Gonnella Frichner, Esq.
(Snipe Clan, Onondaga Nation,
Haudenosaunee, Iroquois Confederacy)
Onondaga Woman Gets UN Post
Tonya is President and founder of the American Indian Law
Alliance in New York, a lawyer and activist, whose academic and
professional life has been devoted to the pursuit of human rights
for Indigenous peoples. She earned a Bachelor of Science Degree,
magna cum laude, from St. John’s University in NYC, and her
Juris Doctor from the City of New York Law School at Queens
College, where she is a member of the Board of Visitors. Tonya also
sits on the Board of Directors and serves as legal counsel to the
Iroquois Nationals lacrosse team, international competitors at the
World Cup level representing the Haudenosaunee Confederacy.
In 1987, shortly after graduation from law school, she served as
a delegate for and was of legal counsel to the Haudenosaunee at the
UN Sub-Commission on the Human Rights/Working Group on Indigenous
Populations in Geneva, Switzerland. Since that time, Tonya has
actively participated in international forums for Indigenous
peoples. She has worked closely with elders from the Haudenosaunee
Confederacy (especially the Onondaga nation) and the Lakota Nation
(through the Teton Sioux Nation Treaty Council). Her most recent
efforts were focused on the process of the establishment of the
Permanent Forum On Indigenous Issues, and the negotiation
processes concerning the draft, “ UN Declaration on the Rights of
Indigenous Peoples” and the proposed OAS “Declaration on the
Rights of Indigenous Peoples.”
For her work with Indigenous peoples, Tonya has been honored with
(to name just a few) the Harriet Tubman Humanitarian Achievement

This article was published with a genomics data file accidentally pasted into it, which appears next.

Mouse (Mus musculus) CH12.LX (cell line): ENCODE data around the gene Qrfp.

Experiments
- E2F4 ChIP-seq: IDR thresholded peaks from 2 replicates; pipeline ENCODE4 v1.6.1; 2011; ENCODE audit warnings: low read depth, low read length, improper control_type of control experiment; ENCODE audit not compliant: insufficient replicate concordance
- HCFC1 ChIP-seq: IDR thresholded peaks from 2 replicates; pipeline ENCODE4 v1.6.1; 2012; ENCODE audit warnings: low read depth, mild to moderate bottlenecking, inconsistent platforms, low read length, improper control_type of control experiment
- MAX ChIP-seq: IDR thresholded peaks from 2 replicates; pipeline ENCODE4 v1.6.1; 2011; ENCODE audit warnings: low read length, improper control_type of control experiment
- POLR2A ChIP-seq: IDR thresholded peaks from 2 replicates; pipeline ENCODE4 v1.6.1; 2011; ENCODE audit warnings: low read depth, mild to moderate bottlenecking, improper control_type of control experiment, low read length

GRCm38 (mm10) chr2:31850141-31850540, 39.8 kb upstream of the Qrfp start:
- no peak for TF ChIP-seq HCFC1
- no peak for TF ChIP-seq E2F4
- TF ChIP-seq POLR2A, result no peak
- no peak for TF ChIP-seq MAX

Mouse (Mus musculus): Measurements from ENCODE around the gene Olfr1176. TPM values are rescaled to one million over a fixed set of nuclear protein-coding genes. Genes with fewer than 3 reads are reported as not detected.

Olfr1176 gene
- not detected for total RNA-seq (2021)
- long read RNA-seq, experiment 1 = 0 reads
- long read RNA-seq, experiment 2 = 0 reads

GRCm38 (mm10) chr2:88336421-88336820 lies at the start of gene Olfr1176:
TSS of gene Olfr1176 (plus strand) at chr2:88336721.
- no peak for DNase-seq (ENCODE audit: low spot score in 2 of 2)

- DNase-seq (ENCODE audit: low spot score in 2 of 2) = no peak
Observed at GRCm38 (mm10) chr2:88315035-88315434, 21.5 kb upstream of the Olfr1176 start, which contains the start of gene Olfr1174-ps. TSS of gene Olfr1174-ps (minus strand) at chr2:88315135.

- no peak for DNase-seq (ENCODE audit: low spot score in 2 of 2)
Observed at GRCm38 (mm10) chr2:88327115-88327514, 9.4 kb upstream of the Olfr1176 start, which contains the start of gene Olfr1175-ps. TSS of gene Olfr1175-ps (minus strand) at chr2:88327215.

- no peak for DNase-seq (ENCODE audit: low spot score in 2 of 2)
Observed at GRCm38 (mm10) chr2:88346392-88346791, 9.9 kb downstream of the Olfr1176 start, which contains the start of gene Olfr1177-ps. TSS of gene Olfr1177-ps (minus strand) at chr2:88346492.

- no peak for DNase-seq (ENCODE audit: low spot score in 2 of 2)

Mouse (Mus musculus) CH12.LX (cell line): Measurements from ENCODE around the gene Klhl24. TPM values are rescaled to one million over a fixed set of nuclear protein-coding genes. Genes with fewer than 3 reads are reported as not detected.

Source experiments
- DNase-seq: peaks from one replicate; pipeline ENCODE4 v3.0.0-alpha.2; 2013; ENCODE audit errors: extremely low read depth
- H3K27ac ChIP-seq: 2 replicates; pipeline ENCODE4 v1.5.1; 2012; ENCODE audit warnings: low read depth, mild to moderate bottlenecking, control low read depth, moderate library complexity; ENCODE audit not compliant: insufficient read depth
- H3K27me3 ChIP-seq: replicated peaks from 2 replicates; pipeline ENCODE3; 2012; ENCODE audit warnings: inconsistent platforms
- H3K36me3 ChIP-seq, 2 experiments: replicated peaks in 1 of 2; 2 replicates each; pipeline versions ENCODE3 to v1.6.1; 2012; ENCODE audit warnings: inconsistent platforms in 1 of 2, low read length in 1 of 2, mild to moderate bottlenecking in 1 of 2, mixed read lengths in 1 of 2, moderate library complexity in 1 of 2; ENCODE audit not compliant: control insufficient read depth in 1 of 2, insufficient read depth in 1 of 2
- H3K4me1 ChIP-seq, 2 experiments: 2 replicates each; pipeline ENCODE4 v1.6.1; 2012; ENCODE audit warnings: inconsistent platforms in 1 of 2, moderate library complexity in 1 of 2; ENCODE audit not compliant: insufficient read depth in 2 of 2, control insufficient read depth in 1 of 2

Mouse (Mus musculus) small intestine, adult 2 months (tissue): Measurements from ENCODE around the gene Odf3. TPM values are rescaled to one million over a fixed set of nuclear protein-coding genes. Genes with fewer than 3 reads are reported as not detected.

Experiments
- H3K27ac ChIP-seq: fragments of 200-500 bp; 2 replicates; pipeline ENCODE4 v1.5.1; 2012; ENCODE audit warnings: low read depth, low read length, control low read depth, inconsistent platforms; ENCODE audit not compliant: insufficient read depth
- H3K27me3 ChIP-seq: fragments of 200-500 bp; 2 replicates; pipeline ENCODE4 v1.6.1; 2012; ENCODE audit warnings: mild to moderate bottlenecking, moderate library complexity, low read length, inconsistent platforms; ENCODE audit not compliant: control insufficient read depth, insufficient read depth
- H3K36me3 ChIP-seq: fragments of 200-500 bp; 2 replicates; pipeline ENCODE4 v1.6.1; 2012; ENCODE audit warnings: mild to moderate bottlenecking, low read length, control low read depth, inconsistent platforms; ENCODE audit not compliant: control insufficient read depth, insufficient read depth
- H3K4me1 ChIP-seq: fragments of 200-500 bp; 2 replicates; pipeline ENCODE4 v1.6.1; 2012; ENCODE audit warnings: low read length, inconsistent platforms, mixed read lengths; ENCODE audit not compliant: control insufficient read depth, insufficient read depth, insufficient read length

Award, the Female Role Model of the Year (one of 10) of the Ms.
Foundation for Women, the Thunderbird Indian of the Year Award,
Ellis Island Medal of Honor, and the NY County Lawyers Association
Award for Outstanding Public Service. Most recently, she was a
recipient of the Alston Bannerman Fellowship. She sits on several
boards, including the Seventh Generation Fund and the Boarding
School Healing Project.
Onondaga Nation Woman Gets UN Post
By Mike McAndrew, Staff writer, The Post-Standard,
For the next
three years, an Onondaga Nation woman will represent millions of
Native Americans in the United Nations, trying to persuade diplomats
to recognize the rights of indigenous people.
Tonya Gonnella Frichner will spend most of her time in Manhattan as
North America's regional representative
to the United Nations' Permanent Forum on Indigenous Issues.
Frichner, an attorney who has been active in U.N. issues for more
than 20 years, is at ease with the highly stylized language and
customs of the U.N. She has met with foreign presidents and
ambassadors. But she
feels at home in the Onondaga Nation Longhouse and in Syracuse,
where she grew up.
Last weekend, she traveled to the Onondaga Longhouse to brief the
nation's chiefs and clan mothers on some issues she has been working
on for them.
Frichner is not the nation's lawyer or its land claim counsel. For